1. Get another MCP3008 ADC so that it can be used to clear an input once it’s been read.
  2. Wire up more than 1 drum input using more LM324 op-amps.
  3. Rewrite the python code in C so that latency can be as low as it can be. I may attach the Raspberry Pi to a network hub/switch so that WiFi isn’t part of the equation.

Multiplexer vs ADC

As I’ve been preparing to build a test circuit using the CD4051 multiplexer, I’ve realized that a multiplexer isn’t an ADC. The CD4051 is an 8:1 multiplexer meaning that the Raspberry Pi will select which of the 8 inputs to select to read from the 1 output. That’s fine and dandy if all I want to do is to check whether a drum pad has been hit. It’s a 1 or a 0 for on off.

However, if I want to determine velocity ( how hard the pad has been hit ), I need to be able to measure voltage too. This is why I need the ADC.

I still have the MCP3008 ADC chip from my previous circuitry. So, what I’m planning to do is to connect the output from the CD4051 to one of the inputs on the MCP3008, select the CD4051 input using 3 GPIO pins and then permanently select the single input on the MCP3008 and measure the voltage.

At least, that’s the theory. First step is to get the Raspberry Pi talking to the CD4051 in the first place. I’ve laid the groundwork down by making sure I understand exactly which GPIO pins to assign to be the A/B/ C input select on the CD4051. Next, I’ll build up the circuit for the drum input using the LM324 op-amp.


Like a phoenix from the flames….

It’s been a (very long) while since I did anything with this.

I’ve been focussing on the code to get a MIDI event from my binary to Logic Pro X and I took a long break between iterations 🙂

However, I have succeeded. I’ve put the code on GitHub ( ).

The next step is to build a circuit again. I’ve found a different approach that will mean I don’t need to guess when the drums are hit. Information is at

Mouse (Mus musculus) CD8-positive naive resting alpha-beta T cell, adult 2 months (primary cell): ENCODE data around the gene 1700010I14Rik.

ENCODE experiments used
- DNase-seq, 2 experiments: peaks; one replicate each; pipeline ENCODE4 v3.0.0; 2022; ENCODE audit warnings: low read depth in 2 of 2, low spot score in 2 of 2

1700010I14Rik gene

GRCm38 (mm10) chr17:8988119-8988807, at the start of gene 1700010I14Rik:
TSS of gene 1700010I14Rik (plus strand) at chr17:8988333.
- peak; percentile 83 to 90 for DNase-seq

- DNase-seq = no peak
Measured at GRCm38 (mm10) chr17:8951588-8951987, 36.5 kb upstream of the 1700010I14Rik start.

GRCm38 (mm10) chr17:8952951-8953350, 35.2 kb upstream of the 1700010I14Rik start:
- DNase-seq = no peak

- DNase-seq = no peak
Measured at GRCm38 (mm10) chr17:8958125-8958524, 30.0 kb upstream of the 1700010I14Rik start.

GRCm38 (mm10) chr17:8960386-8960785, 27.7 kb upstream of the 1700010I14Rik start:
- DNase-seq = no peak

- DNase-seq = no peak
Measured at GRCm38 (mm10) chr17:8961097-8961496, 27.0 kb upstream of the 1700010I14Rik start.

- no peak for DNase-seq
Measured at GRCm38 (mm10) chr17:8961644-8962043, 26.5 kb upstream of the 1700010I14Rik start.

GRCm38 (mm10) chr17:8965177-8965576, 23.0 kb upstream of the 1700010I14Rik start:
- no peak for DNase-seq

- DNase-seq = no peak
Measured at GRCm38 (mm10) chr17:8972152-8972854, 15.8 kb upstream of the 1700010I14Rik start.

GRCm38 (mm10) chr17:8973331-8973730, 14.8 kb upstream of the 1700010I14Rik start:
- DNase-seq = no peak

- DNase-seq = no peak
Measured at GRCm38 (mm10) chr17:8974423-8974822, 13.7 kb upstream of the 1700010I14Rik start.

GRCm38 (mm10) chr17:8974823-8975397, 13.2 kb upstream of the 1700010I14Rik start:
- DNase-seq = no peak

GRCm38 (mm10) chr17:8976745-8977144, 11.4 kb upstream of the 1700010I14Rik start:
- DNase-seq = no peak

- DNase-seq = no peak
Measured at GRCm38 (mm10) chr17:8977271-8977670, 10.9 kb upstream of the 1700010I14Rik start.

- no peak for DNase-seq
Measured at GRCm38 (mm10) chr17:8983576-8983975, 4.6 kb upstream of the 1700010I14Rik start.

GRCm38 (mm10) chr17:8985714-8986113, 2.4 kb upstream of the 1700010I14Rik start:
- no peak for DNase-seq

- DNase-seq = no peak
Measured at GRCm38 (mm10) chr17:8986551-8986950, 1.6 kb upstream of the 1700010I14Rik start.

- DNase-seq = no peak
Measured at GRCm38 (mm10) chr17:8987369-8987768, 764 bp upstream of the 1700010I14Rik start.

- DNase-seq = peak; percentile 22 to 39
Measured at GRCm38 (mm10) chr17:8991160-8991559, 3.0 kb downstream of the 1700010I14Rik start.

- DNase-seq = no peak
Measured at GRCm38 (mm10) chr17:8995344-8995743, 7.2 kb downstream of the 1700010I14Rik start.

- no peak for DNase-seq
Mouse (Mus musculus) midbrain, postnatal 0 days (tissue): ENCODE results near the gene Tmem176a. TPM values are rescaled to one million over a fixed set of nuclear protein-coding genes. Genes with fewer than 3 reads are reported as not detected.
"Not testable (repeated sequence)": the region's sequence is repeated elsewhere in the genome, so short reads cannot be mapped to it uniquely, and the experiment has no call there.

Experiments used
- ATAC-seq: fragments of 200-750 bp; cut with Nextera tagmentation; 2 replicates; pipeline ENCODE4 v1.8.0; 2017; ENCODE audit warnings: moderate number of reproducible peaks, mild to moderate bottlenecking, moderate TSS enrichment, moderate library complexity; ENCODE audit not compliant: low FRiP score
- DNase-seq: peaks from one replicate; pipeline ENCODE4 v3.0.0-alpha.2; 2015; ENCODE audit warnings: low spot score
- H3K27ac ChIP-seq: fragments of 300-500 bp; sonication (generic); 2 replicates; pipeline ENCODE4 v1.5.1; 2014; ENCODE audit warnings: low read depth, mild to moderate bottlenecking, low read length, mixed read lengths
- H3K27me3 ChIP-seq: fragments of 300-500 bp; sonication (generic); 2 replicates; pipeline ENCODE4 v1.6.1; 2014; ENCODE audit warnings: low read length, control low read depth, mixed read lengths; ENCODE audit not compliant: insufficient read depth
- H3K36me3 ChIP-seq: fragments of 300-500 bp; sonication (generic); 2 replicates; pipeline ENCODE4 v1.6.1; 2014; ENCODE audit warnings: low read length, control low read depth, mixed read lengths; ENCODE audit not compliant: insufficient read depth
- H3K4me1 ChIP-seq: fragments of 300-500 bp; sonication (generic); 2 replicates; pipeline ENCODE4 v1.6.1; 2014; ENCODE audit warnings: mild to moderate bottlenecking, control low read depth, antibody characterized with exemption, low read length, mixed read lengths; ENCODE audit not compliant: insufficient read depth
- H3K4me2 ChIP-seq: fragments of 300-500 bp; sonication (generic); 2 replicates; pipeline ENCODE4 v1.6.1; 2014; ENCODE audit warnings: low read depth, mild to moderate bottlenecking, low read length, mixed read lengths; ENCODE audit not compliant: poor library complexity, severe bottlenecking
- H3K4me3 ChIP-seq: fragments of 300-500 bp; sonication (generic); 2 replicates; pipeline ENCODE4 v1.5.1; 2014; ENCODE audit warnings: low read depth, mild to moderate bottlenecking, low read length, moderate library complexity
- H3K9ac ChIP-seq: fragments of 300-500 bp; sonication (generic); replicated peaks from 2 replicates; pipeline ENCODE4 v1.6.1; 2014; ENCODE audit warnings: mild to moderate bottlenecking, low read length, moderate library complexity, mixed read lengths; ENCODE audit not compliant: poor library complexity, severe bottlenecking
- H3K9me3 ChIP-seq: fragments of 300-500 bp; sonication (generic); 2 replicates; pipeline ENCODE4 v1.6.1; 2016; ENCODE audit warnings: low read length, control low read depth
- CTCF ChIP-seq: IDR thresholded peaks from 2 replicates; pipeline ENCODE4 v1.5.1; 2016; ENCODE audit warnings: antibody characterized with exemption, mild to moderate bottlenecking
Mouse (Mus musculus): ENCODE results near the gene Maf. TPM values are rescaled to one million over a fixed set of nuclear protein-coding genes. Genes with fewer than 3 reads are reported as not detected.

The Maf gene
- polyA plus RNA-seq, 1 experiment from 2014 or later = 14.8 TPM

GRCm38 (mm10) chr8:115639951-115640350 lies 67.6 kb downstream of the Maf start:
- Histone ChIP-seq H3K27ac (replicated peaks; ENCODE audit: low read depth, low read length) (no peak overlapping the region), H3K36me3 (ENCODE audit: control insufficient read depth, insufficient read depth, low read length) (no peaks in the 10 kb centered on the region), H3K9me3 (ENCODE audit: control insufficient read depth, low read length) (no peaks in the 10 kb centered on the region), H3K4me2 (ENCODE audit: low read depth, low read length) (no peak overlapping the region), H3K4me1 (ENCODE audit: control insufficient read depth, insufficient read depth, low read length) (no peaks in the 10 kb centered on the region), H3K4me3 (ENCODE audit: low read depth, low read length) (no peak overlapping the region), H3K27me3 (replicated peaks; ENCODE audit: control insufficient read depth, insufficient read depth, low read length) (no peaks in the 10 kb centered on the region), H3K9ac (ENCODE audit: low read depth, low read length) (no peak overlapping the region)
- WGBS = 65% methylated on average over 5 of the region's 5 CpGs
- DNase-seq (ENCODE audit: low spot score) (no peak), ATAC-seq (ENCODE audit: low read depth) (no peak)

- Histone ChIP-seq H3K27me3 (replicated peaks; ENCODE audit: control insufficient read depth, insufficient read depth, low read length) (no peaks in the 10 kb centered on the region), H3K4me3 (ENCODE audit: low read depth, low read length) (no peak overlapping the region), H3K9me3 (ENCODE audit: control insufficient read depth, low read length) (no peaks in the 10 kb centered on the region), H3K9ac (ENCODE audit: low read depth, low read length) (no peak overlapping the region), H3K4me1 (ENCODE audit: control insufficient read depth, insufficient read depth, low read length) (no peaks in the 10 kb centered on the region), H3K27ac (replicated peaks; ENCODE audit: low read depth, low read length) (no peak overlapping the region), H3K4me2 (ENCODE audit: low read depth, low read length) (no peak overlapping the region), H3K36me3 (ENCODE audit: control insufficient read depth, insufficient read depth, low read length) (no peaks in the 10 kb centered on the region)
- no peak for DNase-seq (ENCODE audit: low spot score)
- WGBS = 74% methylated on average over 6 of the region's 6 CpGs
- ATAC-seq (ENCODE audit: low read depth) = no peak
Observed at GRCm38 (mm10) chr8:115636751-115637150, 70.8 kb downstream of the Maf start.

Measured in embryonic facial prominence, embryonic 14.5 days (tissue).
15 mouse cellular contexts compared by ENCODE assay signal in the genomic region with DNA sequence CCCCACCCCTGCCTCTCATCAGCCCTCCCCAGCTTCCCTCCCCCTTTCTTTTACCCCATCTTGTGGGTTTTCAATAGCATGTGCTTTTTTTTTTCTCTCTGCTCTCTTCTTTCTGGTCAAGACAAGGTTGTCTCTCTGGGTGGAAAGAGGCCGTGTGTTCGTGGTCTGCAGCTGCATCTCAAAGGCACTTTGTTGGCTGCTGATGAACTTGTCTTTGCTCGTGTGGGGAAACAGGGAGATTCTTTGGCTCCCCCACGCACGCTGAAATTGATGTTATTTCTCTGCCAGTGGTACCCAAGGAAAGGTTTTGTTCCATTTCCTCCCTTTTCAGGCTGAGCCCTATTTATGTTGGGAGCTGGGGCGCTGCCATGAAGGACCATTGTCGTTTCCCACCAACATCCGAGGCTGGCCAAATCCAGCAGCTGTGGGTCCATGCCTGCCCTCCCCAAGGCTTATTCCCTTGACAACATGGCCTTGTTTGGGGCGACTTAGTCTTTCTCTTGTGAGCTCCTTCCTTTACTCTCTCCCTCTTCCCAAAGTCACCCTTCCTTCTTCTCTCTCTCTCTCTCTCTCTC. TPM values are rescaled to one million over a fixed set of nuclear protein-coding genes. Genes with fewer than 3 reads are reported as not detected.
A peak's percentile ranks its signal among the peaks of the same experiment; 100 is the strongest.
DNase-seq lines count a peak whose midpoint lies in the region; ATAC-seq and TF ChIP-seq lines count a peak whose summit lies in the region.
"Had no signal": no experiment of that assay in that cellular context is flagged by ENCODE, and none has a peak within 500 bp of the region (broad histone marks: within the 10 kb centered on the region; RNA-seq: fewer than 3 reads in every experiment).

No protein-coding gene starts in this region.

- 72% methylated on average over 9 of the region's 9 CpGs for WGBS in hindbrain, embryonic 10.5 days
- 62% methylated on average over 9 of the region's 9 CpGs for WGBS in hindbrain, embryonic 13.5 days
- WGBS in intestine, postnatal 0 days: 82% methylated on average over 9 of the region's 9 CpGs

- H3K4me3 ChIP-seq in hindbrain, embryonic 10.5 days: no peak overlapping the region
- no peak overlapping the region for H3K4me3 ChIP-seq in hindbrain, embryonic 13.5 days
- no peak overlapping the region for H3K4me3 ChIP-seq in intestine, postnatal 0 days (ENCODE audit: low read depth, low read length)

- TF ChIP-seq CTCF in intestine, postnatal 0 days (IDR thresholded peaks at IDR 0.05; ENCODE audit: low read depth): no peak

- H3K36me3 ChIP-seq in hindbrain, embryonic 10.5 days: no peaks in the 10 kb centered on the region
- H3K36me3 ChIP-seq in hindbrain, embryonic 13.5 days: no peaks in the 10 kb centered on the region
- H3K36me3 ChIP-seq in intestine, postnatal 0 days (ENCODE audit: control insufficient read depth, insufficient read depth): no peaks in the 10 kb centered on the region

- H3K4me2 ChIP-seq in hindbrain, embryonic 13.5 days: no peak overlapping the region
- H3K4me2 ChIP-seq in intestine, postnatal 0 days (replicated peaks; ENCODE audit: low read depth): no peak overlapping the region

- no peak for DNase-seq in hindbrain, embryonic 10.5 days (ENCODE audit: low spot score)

What’s the (decimal) point ?

So guess who read the capacitance incorrectly ?

4.7uF is *not* the same as 4.7nF. Like I suspected, I’m using a capacitor that’s too big for the job. So, I’ve ordered some nano-Farad capacitors.

I played around with replacing the 1M ohm resistor with a variable potentiometer and that allows me to “tune” the signal a little more so that I can make the circuit more or less sensitive.

I think I also need to change the algorithm that’s sampling the data because it has some problems where it’s still measuring the decay (which should go away once the right capacitor is in place) but it’s also displaying the same measurement in a short period of time (milliseconds ?).

I did have it so that the measurement is only done when the delta between the current reading and the last one was positive ( an increase ) but that doesn’t allow for when I go from a hard hit (high number) to a light tap ( low number ). I figure that if the capacitor was smaller, the voltage will be held for a shorter amount of time and will drop to zero quicker meaning that sampling a positive delta will always be an intended event. TIme will tell. I’m just waiting for the postman now.

It’s Alive !

The Circuit

I actually got the circuit wired up again and, somehow, it seemed to work this time. I saw a voltage change with small taps and large hits so the next step was to connect the ADC (MCP3008) and the Pi Cobbler (GPIO cable connector).

So, I consulted the project at and wired up the GPIO pins to the ADC per their instructions.

I also took the python script from the same project and hacked it to remove the audio volume stuff.

It was during my initial test that I found I had connected the GPIO cable the wrong way round on the Pi which meant that nothing worked. My first thought was that I’d broken something but I pulled everything out and did a quick LED test ( see ) which proved that none of the GPIO pins were responding as they should have done. So, I took the case apart, turned the cable around and reassembled everything. This time, the LED test worked as I expected (cue a quick Gangnam across the living room to celebrate ).

After wiring the ADC up again, it was a success as this video shows:


Next to do is to remove the capcitor to see if I can get the slope to decay much quicker.